What is Parvovirus?
Parvovirus is a very contagious infection that can threaten the health of your pet. Parvovirus is known to commonly infect dogs, and to a lesser extent, cats and humans- though canine parvovirus and feline parvovirus cannot be transmitted to humans or other animals. It leads to a variety of identifiable symptoms but can progress quickly if left untreated. Parvovirus can be very hazardous to pets, so it is important that you understand the virus, you know what causes it, and you can identify its symptoms in order to keep your pet safe.
Canine Parvovirus is a surprisingly common illness among dogs and can be extremely dangerous. Some dog breeds are more susceptible to parvo, including Rottweilers, Labrador Retrievers, German Shepherds, Doberman pinschers, and American Staffordshire terriers. There are two types of the disease, CPV1 and CPV2, and these types come in two central forms of the disease that can affect canines: intestinal and cardiac. CPV1 is also known as canine minute virus and is less threatening than CPV2 but can still be fatal in severe cases.
CPV2 comes in three variants based on their antigenic patterns, which has made creating an effective vaccination difficult. This being said, it is now understood that current vaccinations are working properly and can be the most effective way of preventing the disease. The intestinal form of CPV2 is more common and can be deadly under severe circumstances or when coupled with parasites. The cardiac form is rare but tends to be more fatal.
- Bloody Diarrhea
- Lack of Appetite
Usually, the first sign of the disease is lethargy followed by diarrhea and loss of appetite. The illness will generally develop over the first three to ten days of exposure. Vomiting and diarrhea might lead to dehydration and heart problems. These symptoms can be fatal if left untreated. Older animals may not show any symptoms aside from dehydration but dehydration and other symptoms are extremely dangerous and require immediate treatment to ensure the animal recovers completely.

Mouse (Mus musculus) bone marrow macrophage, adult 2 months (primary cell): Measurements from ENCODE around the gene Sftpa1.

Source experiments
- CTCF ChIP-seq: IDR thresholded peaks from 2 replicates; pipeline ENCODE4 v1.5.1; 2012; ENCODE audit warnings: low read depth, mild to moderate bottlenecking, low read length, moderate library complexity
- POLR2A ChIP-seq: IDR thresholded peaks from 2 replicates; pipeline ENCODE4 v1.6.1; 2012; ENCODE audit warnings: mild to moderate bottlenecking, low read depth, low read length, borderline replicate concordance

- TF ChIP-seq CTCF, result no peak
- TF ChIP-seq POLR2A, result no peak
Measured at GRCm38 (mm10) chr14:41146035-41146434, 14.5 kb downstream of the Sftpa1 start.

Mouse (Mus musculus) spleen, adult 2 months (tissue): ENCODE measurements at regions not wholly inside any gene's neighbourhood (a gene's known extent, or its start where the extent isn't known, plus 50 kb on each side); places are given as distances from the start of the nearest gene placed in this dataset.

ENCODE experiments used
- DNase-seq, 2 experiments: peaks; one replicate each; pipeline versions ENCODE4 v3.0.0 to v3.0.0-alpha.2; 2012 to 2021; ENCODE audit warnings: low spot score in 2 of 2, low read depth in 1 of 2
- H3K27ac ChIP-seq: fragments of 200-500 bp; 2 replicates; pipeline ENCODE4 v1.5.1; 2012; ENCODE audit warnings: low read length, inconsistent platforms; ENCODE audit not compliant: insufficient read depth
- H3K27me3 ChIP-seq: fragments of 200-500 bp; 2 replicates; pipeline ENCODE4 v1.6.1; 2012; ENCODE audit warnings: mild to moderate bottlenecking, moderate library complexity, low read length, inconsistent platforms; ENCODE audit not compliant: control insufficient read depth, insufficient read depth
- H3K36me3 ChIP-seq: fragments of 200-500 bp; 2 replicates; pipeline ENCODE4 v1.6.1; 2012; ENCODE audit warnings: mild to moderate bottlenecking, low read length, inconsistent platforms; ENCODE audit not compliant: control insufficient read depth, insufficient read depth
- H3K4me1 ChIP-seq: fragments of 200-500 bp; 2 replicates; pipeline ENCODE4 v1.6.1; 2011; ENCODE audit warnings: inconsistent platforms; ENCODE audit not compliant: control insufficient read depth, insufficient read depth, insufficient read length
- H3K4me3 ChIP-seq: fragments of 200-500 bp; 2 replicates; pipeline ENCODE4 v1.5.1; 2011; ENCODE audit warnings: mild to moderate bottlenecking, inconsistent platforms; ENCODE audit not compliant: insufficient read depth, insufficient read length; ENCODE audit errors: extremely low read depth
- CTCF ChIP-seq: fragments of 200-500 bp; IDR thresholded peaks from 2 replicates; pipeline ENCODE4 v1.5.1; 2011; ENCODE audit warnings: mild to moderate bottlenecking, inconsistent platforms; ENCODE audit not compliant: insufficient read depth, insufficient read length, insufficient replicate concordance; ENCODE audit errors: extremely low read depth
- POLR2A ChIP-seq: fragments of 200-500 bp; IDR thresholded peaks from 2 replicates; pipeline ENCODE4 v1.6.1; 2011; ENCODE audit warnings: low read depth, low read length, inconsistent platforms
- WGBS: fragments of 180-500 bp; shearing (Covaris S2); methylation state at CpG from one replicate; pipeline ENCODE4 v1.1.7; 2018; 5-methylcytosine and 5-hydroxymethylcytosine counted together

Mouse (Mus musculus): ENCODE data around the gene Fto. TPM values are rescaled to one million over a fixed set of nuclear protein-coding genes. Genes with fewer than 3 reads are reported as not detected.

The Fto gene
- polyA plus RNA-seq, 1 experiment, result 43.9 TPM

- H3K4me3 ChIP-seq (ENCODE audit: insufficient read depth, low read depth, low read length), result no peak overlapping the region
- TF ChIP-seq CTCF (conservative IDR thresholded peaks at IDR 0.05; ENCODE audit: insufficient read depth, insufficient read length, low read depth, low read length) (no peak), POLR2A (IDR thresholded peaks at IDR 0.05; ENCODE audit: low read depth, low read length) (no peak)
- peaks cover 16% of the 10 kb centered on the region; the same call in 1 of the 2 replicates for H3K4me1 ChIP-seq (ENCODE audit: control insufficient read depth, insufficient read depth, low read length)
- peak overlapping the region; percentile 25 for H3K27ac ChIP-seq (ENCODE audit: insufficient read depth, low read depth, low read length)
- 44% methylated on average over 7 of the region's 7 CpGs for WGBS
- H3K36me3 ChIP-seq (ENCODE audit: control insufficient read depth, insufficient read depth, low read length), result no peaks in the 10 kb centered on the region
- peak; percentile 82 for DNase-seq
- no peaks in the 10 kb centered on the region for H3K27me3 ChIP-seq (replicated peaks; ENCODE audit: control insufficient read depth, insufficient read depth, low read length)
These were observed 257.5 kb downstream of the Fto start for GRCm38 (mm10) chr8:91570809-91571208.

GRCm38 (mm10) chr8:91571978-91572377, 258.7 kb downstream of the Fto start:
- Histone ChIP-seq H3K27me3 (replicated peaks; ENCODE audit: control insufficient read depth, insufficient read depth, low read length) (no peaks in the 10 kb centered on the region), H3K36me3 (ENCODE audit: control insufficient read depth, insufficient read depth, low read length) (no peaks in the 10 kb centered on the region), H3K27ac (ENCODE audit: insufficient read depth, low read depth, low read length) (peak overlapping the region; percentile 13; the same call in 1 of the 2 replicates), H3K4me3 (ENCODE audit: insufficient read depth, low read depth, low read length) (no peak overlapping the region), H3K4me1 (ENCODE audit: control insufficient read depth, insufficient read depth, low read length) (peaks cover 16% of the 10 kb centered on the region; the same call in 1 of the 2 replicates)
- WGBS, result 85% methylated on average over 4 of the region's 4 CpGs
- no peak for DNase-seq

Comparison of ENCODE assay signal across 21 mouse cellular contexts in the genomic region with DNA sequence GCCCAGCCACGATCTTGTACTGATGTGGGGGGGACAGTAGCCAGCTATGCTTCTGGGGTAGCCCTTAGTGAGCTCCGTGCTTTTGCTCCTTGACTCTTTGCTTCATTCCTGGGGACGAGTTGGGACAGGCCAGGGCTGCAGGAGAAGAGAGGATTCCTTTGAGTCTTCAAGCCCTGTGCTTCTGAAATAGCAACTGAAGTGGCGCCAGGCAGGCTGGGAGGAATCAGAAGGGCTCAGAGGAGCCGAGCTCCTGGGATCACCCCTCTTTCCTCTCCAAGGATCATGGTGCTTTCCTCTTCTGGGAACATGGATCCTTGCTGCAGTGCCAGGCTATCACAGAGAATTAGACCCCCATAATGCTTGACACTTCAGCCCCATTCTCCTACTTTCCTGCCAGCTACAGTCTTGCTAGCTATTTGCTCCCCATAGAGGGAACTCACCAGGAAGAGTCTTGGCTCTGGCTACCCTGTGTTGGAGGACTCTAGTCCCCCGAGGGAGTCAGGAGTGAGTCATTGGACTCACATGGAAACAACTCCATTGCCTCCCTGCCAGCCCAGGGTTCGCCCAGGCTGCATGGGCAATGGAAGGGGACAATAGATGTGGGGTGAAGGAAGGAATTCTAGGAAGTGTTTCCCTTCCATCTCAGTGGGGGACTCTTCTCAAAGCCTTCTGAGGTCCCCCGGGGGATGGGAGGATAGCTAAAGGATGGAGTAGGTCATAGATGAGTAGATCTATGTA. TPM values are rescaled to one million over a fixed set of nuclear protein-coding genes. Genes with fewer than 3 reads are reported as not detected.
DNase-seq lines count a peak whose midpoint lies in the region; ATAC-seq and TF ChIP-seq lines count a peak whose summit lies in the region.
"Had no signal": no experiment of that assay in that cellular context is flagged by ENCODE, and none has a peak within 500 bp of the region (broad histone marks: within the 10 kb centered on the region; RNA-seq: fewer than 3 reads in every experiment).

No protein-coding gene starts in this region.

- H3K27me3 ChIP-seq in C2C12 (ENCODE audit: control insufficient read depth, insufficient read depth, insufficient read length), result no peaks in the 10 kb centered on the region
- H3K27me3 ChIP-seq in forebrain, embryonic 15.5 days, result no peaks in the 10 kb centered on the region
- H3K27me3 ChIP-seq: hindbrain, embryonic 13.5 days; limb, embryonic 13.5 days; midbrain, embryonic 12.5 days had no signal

Parvovirus is transmitted by contact with infected fecal matter or contact with an infected environment. Parvovirus can survive on bowls, clothes, carpet and floors and is difficult to remove. The virus is also extremely contagious and can even affect humans in some cases. It's therefore very important to make sure that you and your dog do not come in contact with feces and that both of you stay away from environments where there is an infected dog. If you do end up in an environment with an infected dog, it is important to wash your clothes with hot water (and possibly bleach) to ensure that the virus does not stay on your clothes.
The intestinal form of parvovirus attacks cells that divide rapidly in the lymph nodes, bone marrow and intestinal crypts. Once the white blood cells have been reduced to a trivial number and necrosis in the intestinal crypt, it is likely that the dog will develop Systemic inflammatory response syndrome (SIRS).
This syndrome leads to intestinal prolapsed or hypercoagulation that can be fatal. Other complications include Bacterial Myocarditis, which can lead to sepsis.
The cardiac form begins with necrosis of heart muscle tissue and can occasionally be battled by fibrosis. On rare occasions, the disease can lead to infection that causes lesions in tissues throughout the body. On these occasions, it has been known to attack the brain, lungs, kidneys, liver, and adrenal cortex. It can also cause lesions on the blood vessel lining which can lead to hemorrhages.
Similar to parvovirus in cats, there is currently no known cure that resolutely heals the infected dog. The supportive care available for dogs can greatly decrease the chance of death in infected victims; therefore, identifying the disease early and treating your dog as soon as possible can be vital to your dog's life. Supportive care generally involves hospitalization with an IV to combat dehydration and antibiotics and drugs to control the other symptoms. The average stay for a dog combating parvo is 5-7 days. This can be quite costly unless your pet has insurance.